If nothing else, it has been an extraordinary time for us and the level of deep bonding of the team could not be more visible than in the huge sadness we have felt in now separating to our own journeys home. I stated in my last SITREP that Antarctica takes a hold on your soul once you have visited, but nothing takes such a hold on your soul as the deep friendship and trust you develop for your team mates when you mutually face the challenges of the inhospitable Antarctic Wilderness.

Thank you for following our story. This now completes my final Situation Report for Antarctic Quest 21 – The Shackleton Commemoration Expedition.”

Paul Hart

The expedition team flying the flags of all the schools that sponsored the expedition.


Many thanks to all of our friends, sponsors and supporters who are backing the Antarctic Quest 21 expedition, including:

NAAFI Team Army/Team Ethos Costain Group PLC BetterYou Ltd Applied Satellite Technology LtdGreencastle Consulting Klättermusen AB Fjellpulken AS Polar Latitudes Clean Planet Energy PlanetLabs.Earth LikeToBe.org LGfL Devon and Plymouth Chamber of Commerce Royal Geographical Society Prof Dr Ger Graus OBE Phil Carrotte Tim Ellis Twin Science & Robotics Verofax Limited Alpenverein Osterreich Beyond Exploration Shackleton Whisky Paul Read Martin Holland, FRGS USNAR Polar Science and Technology Program The Ulysses Trust Expedition Base Camp Anjuli Selvakumaran Elliot Brown Watches University of Plymouth Utrecht University The University of Manchester Durham University University of Tasmania Challenging Habitat AndrewSmedley PippaWhitehouse Colonel Paul John Edwards MBE The Honourable Alexandra Shackleton Lieutenant General Richard Nugee CB CVO CBE AngelaMilne Simon Ussher Nigel Marley MichielvanDenBroeke ImogenNapper Emily Whitehead Kate Retallick Claire Grogan FRGS Charlotte Braungardt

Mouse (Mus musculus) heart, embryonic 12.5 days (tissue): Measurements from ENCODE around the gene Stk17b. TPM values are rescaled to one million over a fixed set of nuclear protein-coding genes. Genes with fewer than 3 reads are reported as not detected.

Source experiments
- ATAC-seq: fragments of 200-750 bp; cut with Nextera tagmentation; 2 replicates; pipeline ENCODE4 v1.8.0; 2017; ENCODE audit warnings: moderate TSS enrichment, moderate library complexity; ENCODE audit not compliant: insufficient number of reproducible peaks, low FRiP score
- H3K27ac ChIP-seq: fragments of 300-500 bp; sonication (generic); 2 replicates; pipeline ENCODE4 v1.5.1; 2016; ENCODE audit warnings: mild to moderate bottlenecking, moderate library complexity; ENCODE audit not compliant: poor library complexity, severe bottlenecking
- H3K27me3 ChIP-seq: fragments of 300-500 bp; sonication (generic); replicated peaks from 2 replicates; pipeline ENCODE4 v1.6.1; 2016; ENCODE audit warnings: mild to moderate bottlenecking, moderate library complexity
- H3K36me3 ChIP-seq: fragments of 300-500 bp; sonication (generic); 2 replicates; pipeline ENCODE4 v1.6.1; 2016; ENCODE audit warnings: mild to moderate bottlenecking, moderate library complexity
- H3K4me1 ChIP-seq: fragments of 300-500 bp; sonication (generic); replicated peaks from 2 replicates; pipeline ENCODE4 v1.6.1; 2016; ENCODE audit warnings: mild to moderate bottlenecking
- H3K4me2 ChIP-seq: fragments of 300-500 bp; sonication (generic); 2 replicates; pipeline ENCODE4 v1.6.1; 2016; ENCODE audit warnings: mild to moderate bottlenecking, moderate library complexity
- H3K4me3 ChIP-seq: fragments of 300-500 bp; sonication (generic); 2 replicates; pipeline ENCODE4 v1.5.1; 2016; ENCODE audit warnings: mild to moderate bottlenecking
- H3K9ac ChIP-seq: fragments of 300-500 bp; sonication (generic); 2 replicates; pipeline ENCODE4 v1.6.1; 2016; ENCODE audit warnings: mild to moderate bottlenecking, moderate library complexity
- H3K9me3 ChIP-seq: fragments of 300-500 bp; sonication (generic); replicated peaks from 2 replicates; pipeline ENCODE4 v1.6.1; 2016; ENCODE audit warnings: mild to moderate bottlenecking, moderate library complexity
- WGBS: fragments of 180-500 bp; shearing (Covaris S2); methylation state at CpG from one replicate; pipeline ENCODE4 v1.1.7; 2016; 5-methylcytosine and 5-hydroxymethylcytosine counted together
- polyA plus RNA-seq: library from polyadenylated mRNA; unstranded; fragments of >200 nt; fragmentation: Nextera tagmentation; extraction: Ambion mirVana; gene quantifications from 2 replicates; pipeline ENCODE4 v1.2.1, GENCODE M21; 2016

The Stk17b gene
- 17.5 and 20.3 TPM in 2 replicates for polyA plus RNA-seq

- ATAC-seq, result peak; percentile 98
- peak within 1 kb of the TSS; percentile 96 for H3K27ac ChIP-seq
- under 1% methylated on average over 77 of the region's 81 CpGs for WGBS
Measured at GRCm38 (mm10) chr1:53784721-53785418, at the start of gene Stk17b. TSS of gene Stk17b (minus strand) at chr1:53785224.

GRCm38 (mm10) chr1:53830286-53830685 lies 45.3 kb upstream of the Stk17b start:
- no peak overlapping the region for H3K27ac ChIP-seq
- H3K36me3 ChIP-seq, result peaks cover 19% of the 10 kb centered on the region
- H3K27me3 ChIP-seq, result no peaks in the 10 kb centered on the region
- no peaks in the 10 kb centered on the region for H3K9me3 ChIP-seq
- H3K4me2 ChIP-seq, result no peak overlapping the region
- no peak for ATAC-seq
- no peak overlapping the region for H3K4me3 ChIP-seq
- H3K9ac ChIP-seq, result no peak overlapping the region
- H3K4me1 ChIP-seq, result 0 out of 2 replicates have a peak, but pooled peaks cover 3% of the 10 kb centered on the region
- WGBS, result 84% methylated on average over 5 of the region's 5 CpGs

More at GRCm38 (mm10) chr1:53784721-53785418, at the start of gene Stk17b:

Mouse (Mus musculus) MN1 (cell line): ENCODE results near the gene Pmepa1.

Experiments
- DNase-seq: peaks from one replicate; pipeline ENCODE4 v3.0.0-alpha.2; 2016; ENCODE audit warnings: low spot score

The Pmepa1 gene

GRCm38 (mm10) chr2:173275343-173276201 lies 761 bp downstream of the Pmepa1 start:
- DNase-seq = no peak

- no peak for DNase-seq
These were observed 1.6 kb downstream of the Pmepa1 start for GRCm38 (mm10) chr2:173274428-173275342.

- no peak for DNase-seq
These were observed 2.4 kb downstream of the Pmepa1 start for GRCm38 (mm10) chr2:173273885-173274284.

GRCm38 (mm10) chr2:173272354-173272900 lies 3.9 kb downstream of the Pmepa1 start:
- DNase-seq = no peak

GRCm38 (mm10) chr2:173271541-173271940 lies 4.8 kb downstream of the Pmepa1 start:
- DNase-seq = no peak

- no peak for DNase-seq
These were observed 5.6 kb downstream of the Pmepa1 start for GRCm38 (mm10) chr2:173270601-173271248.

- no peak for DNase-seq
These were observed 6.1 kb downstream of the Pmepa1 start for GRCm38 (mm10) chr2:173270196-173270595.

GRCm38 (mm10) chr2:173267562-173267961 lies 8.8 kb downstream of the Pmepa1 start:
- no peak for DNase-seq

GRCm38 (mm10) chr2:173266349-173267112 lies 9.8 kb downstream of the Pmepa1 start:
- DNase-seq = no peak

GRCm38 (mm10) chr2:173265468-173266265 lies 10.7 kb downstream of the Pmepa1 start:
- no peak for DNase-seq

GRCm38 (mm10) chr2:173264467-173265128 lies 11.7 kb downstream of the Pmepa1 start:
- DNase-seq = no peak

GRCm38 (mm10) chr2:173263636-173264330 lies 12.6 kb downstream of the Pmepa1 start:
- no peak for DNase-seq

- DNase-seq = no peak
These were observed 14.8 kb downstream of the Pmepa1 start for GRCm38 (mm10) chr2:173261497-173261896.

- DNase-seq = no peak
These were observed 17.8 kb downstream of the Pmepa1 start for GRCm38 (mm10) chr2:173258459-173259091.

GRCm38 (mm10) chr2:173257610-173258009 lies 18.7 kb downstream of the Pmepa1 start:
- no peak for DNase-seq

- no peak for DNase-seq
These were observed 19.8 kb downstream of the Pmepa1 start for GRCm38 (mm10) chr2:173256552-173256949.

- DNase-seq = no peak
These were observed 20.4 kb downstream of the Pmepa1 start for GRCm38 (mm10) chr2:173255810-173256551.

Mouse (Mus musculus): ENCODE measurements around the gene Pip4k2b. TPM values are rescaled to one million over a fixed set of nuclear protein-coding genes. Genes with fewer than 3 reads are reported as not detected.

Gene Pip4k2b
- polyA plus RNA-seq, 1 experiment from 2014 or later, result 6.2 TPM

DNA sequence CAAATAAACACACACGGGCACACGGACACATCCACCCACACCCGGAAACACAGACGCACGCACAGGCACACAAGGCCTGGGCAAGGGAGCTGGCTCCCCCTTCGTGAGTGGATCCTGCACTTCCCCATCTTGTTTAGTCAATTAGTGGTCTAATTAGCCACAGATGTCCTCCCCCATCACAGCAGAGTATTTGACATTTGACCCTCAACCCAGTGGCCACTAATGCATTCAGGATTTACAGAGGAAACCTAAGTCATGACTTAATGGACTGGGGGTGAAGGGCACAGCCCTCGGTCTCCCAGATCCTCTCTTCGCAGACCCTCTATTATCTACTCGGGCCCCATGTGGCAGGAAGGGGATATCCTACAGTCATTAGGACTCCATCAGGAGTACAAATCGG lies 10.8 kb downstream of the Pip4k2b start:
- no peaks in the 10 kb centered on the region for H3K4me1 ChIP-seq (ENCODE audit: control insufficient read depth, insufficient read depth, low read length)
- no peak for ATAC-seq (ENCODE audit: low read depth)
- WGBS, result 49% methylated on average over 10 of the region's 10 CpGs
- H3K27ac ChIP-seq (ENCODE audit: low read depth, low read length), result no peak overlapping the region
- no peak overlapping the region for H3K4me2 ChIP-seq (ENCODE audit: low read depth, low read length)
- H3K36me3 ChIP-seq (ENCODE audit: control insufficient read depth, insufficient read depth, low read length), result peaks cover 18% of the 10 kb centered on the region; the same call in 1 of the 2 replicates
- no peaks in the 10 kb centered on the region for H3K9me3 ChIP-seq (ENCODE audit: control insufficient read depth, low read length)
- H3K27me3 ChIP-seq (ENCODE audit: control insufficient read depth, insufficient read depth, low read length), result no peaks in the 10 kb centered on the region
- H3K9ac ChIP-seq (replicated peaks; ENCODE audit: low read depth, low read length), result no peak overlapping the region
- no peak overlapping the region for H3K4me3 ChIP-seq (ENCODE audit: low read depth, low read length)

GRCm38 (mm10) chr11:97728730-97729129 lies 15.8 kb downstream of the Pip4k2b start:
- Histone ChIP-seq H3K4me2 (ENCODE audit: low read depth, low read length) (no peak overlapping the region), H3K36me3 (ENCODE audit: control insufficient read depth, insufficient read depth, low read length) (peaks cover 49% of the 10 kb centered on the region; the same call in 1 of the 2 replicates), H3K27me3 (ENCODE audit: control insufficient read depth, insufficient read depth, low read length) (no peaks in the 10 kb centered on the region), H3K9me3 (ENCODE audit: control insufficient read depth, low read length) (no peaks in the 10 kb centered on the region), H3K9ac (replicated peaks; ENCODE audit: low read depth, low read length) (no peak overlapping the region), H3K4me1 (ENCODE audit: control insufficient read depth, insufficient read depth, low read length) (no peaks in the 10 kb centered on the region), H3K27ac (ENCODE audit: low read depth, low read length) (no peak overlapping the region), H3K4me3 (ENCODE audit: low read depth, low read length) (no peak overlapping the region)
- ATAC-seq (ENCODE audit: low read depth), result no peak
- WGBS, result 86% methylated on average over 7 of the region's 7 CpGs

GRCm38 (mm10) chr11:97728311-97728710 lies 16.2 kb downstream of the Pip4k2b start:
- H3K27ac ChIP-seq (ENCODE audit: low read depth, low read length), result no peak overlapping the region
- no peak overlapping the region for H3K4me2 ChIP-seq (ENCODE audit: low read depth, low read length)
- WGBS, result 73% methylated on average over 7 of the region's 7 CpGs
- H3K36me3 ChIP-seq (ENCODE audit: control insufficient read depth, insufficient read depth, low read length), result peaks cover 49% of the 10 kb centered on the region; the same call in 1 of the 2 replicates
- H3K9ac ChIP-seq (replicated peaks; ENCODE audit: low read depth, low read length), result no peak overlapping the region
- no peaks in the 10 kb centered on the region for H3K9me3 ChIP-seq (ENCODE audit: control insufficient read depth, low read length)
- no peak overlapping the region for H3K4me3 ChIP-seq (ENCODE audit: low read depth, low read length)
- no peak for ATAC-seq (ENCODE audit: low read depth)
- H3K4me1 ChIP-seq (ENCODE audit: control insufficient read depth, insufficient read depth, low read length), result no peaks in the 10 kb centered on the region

Martin Holland is an award-winning modern explorer, communicator and campaigner. He is managing the communications for the expedition, and the delivery of the educational outreach program via LikeToBe.org.


One Comment

  1. Cross senior

    Congratulations to all of you who contributed to the Shackleton Commemorative Expedition. Well done in your decision making and for surviving more hardships than you could have anticipated..